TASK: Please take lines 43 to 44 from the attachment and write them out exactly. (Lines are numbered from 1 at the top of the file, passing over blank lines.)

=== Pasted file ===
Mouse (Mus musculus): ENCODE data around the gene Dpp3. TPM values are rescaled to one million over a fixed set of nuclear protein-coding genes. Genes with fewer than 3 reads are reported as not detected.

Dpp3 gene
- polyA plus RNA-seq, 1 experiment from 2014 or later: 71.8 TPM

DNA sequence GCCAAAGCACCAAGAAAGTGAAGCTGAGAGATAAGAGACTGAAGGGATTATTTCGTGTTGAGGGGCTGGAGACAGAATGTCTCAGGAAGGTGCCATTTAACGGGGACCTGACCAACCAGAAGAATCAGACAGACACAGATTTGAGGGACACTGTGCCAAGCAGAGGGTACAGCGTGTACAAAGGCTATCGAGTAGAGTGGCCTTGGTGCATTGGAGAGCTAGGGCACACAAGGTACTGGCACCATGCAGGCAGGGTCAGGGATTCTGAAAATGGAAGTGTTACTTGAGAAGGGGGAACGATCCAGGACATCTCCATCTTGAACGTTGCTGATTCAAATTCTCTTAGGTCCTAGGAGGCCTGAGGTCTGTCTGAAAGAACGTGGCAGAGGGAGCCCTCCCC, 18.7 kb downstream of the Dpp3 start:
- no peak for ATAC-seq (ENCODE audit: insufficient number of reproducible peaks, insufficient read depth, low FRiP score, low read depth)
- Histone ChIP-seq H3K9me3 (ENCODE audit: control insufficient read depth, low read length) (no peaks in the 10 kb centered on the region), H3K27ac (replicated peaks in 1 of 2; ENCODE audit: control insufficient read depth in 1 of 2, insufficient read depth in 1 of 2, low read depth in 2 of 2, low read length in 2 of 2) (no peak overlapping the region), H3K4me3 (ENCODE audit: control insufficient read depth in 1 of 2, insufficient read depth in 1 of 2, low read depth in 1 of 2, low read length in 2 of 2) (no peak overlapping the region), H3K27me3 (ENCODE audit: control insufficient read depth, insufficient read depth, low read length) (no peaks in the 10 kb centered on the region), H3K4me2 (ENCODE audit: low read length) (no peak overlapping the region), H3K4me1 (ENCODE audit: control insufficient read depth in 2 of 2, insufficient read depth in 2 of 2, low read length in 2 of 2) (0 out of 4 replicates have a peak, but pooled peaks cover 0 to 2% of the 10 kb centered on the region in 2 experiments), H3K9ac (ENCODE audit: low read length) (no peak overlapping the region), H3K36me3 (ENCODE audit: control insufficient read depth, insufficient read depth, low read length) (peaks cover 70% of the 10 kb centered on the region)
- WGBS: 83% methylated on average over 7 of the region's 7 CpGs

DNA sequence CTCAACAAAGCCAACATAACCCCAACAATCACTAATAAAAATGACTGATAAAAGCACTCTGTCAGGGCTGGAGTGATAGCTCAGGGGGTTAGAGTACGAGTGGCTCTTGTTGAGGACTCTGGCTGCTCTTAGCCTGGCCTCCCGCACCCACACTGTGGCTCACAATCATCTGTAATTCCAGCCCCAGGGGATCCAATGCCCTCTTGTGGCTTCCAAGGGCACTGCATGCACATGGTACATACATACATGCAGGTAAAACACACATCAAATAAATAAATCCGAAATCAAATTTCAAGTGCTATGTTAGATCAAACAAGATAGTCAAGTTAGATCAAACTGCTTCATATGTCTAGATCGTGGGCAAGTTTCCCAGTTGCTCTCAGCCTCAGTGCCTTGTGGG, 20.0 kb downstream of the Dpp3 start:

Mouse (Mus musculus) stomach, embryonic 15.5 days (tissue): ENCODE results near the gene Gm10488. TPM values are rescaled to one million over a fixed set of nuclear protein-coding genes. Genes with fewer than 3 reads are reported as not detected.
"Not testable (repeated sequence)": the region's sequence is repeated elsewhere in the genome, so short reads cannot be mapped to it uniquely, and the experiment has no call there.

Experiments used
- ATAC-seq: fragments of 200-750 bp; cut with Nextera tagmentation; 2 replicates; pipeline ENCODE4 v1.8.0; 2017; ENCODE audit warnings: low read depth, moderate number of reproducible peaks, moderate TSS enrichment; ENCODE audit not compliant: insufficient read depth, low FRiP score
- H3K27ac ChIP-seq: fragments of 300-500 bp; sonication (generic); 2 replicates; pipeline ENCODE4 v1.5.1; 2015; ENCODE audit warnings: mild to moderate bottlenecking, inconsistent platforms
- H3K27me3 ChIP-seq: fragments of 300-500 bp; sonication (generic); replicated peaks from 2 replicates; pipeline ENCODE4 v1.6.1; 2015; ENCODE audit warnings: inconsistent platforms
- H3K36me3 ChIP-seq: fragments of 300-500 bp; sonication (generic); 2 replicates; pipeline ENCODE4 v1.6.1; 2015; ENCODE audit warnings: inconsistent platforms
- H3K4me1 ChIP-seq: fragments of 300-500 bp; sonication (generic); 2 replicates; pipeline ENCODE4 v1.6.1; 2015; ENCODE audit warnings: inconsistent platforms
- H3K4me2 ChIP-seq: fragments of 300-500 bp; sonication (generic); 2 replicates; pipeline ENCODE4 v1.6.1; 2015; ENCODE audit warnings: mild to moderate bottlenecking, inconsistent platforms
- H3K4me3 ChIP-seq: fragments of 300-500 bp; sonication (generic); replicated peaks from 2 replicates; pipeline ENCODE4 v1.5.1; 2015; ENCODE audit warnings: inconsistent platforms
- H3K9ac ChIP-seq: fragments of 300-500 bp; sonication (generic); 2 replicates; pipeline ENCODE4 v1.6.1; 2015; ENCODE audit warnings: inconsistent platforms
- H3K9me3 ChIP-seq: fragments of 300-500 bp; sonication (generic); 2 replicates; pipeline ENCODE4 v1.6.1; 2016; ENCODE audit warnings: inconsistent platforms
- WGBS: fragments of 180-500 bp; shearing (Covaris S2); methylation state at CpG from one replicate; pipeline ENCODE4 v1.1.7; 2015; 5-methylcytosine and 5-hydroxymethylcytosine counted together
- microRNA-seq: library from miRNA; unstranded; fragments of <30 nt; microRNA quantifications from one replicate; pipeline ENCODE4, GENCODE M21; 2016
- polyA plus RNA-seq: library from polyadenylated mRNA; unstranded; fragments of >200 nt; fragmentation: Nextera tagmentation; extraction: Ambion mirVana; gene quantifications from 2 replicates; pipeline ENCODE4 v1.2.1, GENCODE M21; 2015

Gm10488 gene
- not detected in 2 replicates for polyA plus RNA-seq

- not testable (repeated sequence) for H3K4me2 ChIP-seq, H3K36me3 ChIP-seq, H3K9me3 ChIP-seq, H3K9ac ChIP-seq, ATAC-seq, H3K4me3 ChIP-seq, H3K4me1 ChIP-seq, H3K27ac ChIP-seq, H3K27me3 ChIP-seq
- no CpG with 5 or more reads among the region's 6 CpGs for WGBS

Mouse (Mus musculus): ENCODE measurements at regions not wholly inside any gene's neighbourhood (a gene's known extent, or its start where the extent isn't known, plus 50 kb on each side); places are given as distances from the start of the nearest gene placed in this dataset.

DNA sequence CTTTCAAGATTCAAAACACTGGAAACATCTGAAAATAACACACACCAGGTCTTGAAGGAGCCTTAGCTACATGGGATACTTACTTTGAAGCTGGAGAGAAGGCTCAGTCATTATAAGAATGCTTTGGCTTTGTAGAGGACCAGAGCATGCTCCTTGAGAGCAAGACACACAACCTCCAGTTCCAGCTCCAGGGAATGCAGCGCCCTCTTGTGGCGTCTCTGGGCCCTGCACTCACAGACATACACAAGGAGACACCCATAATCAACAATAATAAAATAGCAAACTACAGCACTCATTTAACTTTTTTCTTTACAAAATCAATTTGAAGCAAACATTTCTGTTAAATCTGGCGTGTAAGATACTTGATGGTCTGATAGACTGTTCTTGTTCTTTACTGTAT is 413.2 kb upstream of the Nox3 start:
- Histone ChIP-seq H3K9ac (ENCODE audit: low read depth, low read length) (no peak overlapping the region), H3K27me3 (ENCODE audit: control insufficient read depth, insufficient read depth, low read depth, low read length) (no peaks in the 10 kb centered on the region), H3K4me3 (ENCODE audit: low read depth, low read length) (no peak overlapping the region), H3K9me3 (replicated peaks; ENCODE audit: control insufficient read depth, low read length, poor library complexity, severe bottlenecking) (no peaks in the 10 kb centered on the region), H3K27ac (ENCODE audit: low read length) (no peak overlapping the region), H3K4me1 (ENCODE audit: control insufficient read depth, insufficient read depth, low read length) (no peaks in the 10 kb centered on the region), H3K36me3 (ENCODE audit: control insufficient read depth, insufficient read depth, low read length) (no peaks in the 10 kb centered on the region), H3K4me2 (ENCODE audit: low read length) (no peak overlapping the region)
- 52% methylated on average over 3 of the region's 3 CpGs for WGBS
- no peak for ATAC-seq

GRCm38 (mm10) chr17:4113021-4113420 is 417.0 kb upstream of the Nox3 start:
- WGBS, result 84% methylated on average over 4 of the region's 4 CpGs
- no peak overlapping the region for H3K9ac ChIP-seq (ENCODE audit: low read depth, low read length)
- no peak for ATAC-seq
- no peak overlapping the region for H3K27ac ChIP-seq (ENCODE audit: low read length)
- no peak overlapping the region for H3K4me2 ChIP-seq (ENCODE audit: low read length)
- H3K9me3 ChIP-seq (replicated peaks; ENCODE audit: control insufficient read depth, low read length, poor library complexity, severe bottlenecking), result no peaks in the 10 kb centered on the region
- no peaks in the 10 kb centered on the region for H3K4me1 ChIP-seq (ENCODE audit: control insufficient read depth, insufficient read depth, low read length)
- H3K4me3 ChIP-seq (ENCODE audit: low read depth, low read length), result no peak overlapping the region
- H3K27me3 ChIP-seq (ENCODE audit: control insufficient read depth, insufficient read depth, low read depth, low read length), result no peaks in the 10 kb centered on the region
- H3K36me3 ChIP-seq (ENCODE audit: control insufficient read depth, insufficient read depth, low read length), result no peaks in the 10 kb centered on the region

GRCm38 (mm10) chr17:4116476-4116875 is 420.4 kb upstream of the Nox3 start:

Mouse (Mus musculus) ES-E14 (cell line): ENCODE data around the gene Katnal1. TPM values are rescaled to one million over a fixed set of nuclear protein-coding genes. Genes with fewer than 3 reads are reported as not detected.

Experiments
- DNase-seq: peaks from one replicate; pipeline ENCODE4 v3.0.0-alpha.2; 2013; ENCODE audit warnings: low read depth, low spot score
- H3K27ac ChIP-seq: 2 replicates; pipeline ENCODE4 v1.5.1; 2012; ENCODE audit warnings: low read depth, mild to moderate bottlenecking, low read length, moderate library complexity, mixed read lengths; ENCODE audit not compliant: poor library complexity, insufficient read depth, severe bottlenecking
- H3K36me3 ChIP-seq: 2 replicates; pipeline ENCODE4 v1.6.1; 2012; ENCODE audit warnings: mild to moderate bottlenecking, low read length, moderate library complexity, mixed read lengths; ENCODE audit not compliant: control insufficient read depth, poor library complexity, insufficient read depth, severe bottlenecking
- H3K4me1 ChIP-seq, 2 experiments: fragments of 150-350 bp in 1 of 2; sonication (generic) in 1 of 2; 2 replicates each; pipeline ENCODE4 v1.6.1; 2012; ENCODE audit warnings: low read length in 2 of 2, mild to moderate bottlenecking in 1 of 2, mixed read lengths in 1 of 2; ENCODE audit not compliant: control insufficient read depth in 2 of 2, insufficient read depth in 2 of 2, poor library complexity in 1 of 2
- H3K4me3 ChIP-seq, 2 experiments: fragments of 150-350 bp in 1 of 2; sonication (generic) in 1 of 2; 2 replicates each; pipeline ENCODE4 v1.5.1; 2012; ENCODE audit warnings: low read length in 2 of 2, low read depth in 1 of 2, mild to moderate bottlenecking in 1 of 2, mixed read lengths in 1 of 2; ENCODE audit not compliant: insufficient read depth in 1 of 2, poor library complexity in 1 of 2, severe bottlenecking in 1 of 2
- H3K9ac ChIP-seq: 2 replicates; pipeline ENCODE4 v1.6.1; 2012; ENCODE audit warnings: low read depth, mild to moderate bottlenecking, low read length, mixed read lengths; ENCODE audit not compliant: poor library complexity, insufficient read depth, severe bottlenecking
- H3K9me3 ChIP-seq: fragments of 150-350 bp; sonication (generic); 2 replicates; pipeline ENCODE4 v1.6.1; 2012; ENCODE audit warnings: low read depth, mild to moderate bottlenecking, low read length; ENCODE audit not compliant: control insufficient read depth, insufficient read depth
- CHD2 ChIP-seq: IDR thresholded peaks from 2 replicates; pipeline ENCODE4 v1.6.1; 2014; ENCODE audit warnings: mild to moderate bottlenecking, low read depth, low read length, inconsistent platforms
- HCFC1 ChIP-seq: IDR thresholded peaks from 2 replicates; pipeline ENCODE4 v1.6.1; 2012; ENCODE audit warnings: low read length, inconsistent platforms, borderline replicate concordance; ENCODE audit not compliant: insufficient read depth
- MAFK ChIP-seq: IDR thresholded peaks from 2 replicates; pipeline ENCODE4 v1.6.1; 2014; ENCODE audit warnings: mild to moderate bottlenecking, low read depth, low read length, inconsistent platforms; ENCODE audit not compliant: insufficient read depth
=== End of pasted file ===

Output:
- H3K36me3 ChIP-seq (ENCODE audit: control insufficient read depth, insufficient read depth, low read length), result no peaks in the 10 kb centered on the region

GRCm38 (mm10) chr17:4116476-4116875 is 420.4 kb upstream of the Nox3 start: